Kill Them All and Come Back Alone (1968)

go_kill_everybody_and_come_back_aloneThough he starred in over 50 films, headlined a couple lesser-known TV series and was even a pro baseball player, Chuck Connors will always be remembered as TV’s The Rifleman, an iconic role and one of the great TV western heroes. By the late 1960’s though, Connors went the route that many American stars did and headed to Europe for the spaghetti western craze. He starred in an entertaining Dirty Dozen-esque knockoff with one of the coolest movie titles ever, 1968’s Kill Them All and Come Back Alone.

During the Civil War as fighting rages in Texas, a gunfighter/outlaw, Clyde McKay (Connors), is enlisted by Confederate forces for a dangerous mission. The Union army is sitting on a huge gold shipment at a well-guarded outpost in the mountains. The gold is actually hidden among bundles of dynamite, making a potential robbery even more dangerous. McKay recruits five other men — killers, cutthroats and thieves — to aid in the mission…destroy the gold at all costs. With a Confederate intelligence officer (Frank Wolf) along for the ride, McKay and his crew ride out into the desert. The thought persists though…why destroy the gold when you could just as easily steal it?

The name Enzo G. Castellari might not be synonymous with other great spaghetti western directors, notably the two Sergios, Leone and Corbucci. Castellari was still a young director in 1968 when he helmed this action-heavy western. Over the next 10-plus years, he would direct some high quality action flicks that were almost always crowd pleasers. There’s nothing much to this 1968 effort, just 96 minutes of crazy action, fun/cool characters and some twists, turns and betrayals along the way. Nothing classic but highly enjoyable and definitely a fun watch.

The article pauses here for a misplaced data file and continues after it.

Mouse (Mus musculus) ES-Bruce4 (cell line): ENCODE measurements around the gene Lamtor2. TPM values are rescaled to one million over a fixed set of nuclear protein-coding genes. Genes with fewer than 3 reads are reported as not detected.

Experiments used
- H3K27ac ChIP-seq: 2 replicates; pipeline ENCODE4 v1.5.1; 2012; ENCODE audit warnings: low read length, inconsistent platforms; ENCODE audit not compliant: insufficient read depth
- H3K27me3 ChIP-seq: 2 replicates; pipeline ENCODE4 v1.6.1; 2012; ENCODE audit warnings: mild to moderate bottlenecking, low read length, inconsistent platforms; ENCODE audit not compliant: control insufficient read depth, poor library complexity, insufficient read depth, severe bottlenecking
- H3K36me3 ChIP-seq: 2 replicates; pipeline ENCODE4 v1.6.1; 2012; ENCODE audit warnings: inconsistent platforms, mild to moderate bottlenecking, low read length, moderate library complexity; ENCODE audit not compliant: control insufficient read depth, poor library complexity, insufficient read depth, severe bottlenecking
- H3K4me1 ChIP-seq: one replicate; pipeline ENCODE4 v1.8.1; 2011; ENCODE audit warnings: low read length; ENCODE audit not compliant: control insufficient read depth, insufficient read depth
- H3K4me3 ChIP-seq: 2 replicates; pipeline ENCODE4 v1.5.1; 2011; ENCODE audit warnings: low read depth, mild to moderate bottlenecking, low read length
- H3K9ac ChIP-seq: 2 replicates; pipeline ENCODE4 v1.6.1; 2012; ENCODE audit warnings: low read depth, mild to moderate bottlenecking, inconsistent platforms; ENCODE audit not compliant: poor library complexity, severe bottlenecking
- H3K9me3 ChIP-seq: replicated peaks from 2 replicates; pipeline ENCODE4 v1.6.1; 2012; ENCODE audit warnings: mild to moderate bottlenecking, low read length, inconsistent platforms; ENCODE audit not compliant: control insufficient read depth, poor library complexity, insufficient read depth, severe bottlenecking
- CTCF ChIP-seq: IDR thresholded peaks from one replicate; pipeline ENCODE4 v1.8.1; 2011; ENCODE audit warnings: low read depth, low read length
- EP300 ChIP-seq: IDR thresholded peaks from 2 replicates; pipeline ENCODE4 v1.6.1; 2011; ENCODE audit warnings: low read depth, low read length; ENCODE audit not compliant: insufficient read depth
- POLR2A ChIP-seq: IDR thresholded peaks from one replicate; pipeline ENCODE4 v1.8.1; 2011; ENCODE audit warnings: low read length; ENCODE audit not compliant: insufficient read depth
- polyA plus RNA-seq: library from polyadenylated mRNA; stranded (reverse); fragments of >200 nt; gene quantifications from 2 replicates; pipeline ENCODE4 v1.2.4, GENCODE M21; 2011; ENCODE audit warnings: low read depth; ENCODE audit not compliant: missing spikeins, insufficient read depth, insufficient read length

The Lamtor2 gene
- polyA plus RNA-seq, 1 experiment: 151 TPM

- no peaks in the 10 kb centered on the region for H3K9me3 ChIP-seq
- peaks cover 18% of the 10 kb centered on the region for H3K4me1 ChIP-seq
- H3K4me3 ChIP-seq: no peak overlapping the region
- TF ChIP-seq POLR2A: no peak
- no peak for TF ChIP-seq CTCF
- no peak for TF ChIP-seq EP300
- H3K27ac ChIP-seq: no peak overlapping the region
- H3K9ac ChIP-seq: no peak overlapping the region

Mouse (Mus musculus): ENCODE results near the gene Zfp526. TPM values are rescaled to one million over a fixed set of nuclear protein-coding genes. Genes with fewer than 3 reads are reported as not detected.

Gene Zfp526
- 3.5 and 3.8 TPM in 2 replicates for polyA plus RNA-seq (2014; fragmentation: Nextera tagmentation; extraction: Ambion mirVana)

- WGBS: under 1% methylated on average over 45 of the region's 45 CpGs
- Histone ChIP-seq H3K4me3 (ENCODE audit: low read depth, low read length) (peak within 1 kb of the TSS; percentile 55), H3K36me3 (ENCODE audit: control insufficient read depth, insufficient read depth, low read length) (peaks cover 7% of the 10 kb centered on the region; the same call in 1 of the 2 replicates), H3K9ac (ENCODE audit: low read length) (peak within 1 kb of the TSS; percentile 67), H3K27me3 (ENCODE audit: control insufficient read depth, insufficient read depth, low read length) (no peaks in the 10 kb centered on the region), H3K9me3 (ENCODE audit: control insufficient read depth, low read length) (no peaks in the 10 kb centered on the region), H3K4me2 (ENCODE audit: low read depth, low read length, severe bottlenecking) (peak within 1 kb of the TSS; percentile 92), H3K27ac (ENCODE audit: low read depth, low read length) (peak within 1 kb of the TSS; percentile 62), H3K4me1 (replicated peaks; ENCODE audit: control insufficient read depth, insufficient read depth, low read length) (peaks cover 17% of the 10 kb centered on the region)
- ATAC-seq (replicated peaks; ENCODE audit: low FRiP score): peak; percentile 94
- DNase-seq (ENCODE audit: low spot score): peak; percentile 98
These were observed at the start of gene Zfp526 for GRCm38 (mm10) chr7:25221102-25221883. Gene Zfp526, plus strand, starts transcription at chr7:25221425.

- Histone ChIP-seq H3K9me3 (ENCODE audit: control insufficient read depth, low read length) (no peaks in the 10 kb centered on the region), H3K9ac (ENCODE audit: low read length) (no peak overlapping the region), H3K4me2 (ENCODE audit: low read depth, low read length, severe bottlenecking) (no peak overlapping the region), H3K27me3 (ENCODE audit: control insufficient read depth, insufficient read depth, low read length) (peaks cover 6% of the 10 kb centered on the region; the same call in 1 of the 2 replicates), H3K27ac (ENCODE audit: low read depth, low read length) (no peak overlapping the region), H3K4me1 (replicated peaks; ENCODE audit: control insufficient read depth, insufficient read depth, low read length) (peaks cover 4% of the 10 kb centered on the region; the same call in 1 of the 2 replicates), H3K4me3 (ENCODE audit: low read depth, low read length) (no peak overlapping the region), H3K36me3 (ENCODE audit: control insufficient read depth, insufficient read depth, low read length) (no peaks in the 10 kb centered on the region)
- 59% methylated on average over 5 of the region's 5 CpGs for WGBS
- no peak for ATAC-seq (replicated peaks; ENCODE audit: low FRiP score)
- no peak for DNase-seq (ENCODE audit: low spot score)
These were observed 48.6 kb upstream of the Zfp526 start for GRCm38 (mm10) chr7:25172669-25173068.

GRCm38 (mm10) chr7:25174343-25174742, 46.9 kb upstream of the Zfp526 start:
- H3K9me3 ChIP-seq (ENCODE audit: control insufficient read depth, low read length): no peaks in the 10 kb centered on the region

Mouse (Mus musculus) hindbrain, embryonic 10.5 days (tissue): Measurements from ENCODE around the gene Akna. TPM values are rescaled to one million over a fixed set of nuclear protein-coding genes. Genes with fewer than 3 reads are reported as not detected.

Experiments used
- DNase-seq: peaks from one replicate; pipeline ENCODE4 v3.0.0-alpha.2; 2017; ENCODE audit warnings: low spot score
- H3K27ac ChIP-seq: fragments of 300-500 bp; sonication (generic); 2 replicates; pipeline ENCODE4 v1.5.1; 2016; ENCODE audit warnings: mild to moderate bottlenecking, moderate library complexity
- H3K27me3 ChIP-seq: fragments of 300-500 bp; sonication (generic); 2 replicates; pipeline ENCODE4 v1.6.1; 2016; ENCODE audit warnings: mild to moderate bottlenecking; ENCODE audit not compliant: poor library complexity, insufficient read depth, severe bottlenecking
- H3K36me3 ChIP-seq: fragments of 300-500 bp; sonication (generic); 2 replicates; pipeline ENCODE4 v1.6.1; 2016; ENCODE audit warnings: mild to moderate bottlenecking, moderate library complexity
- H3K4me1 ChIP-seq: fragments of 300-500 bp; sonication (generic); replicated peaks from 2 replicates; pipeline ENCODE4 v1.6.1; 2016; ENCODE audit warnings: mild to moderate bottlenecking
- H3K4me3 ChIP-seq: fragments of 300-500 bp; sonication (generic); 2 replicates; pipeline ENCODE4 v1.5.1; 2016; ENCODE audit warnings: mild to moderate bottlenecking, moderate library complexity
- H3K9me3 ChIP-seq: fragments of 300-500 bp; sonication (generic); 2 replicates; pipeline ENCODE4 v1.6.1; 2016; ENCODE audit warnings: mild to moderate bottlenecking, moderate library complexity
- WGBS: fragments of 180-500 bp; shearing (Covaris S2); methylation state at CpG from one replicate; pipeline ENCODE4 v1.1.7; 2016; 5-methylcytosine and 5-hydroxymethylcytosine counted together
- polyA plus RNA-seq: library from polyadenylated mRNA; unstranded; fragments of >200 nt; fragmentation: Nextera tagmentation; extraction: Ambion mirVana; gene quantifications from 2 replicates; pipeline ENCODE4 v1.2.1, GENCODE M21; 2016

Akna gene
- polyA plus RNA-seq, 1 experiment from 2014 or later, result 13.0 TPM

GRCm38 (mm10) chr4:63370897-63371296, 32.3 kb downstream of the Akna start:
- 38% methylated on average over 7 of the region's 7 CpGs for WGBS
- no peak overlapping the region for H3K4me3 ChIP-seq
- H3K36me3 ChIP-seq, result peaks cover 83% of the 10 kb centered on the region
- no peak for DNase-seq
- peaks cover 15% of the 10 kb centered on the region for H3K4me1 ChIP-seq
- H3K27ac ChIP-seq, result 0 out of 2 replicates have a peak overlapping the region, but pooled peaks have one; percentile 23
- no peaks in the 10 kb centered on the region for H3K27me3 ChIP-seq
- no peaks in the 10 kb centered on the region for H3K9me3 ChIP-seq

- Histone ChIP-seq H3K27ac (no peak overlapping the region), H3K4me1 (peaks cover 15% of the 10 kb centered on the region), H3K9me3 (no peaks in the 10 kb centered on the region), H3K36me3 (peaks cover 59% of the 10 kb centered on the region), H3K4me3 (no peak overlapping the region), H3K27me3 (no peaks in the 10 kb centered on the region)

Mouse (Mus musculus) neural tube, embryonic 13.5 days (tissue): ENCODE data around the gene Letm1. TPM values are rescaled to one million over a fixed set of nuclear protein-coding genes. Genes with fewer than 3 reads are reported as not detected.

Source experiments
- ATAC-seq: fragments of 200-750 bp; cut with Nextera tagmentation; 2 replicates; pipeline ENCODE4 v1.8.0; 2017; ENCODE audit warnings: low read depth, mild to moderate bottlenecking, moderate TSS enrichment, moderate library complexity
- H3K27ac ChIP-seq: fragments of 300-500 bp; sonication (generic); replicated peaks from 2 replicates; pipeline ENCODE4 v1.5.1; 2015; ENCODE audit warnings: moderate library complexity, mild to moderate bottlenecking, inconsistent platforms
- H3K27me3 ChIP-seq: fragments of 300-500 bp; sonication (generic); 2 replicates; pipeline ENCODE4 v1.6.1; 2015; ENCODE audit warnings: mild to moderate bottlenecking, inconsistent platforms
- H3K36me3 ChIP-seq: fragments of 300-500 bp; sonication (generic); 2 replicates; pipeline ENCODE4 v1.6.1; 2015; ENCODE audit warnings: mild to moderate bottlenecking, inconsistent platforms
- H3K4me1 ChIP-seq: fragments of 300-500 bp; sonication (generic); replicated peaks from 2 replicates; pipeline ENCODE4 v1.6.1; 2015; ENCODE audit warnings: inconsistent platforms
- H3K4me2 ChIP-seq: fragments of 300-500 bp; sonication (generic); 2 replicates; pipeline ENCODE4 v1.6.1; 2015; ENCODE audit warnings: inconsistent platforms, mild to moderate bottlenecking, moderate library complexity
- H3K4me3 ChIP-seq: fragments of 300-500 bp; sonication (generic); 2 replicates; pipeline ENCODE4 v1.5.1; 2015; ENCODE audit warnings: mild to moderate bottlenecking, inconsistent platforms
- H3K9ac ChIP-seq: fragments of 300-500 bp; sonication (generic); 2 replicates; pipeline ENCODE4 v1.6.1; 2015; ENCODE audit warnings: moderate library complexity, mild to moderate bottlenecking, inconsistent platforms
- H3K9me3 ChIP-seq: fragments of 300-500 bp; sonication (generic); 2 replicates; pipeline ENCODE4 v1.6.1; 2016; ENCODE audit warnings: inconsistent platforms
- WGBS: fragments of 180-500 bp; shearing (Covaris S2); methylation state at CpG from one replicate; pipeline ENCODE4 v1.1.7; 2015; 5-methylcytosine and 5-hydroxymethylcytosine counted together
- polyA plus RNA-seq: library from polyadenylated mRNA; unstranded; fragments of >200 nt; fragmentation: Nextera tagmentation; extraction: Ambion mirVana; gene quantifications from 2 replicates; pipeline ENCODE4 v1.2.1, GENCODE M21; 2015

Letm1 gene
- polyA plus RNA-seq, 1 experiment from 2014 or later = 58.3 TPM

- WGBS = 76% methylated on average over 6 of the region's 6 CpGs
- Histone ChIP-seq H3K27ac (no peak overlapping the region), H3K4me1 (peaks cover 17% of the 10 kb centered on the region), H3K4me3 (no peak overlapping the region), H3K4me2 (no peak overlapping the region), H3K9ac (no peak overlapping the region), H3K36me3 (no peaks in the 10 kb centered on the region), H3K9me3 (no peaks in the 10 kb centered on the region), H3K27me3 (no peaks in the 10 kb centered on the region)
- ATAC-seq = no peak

The formula here is a familiar one. Just a year earlier, The Dirty Dozen was released, the story of 12 convict commandos working together on a suicide mission. Countless knock-offs and reboots followed, both war movies and in westerns. The spaghetti western genre alone went back to the well several times, including A Reason to Live, a Reason to Die and The Five Man Army. There isn’t much in the way of star power here or even much character exposition (as in any), and no time wasted with anything but the streamlined action-heavy theatrics. Introduce the team, introduce the mission, let the fireworks begin. Easy-peasy, right?!?

Starring in his first spaghetti western, a very thin, vvvvery tan Chuck Connors is McKay, the intrepid leader of our suicide squad. Backstory? Nah! Connors is cool and looks to be having a ball. It is cool seeing him playing a pretty nasty character, especially relative to squeaky-clean Lucas McCain. Now we need some specialists to help! There’s Wolf as the suspicious Captain Lynch, then Hoagy (Franco Citti), a quick-handed killer with pistol or a unique rope garrote, Deker (Leo Anchoriz), a specialist with dynamite and an 1860’s dynamite launcher, Blade (Giovanni Cianfriglia), a half-Indian, half-Mexican knife expert, the Kid (Alberto Dell’Acqua), a steely-eyed killer, and Bogard (Hercules Cortes), the brutish strongman. A good team, star power be damned.

I was surprised when the main heist takes place just 45 minutes into the story. The attack on the mountain fortress is a doozy of gunfire, explosions and acrobatic death stunts. Our squad hits everything while an entire garrison of Union soldiers can’t even nick them. They also literally drop their weapons and charge at them for a good, old-fashioned fistfight instead. Noble, right? It’s big, overdone and dumb fun though. The last 45 minutes revolve more around some twists and betrayals that do slow the story down a touch. Castellari knows how to string together some action though. Criticize any number of things here, but the action is fun from beginning to end.

Turn your brain off and enjoy this one. Some great looking locations in Spain, a fun musical score, and action popping at the seams throughout. I watched it on Youtube HERE if you’re interested. Definitely worth a watch, especially for spaghetti western fans.

Kill Them All and Come Back Alone (1968): ** 1/2 /****

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The Deserter (1971)

the-deserterAs a freshman in college, I stumbled across the cast listing. That jumped to Amazon to see if the movie was available. Sure enough, a beat-up VHS tape was there and fairly cheap. Fast forward a couple weeks to Thanksgiving break — when I got home and a VHS player was available — and I got to sit down with a movie and cast that just sounded too good to be true. Verdict on 1971’s The Deserter? Brutally underrated, a ton of fun and deserves far more of a reputation.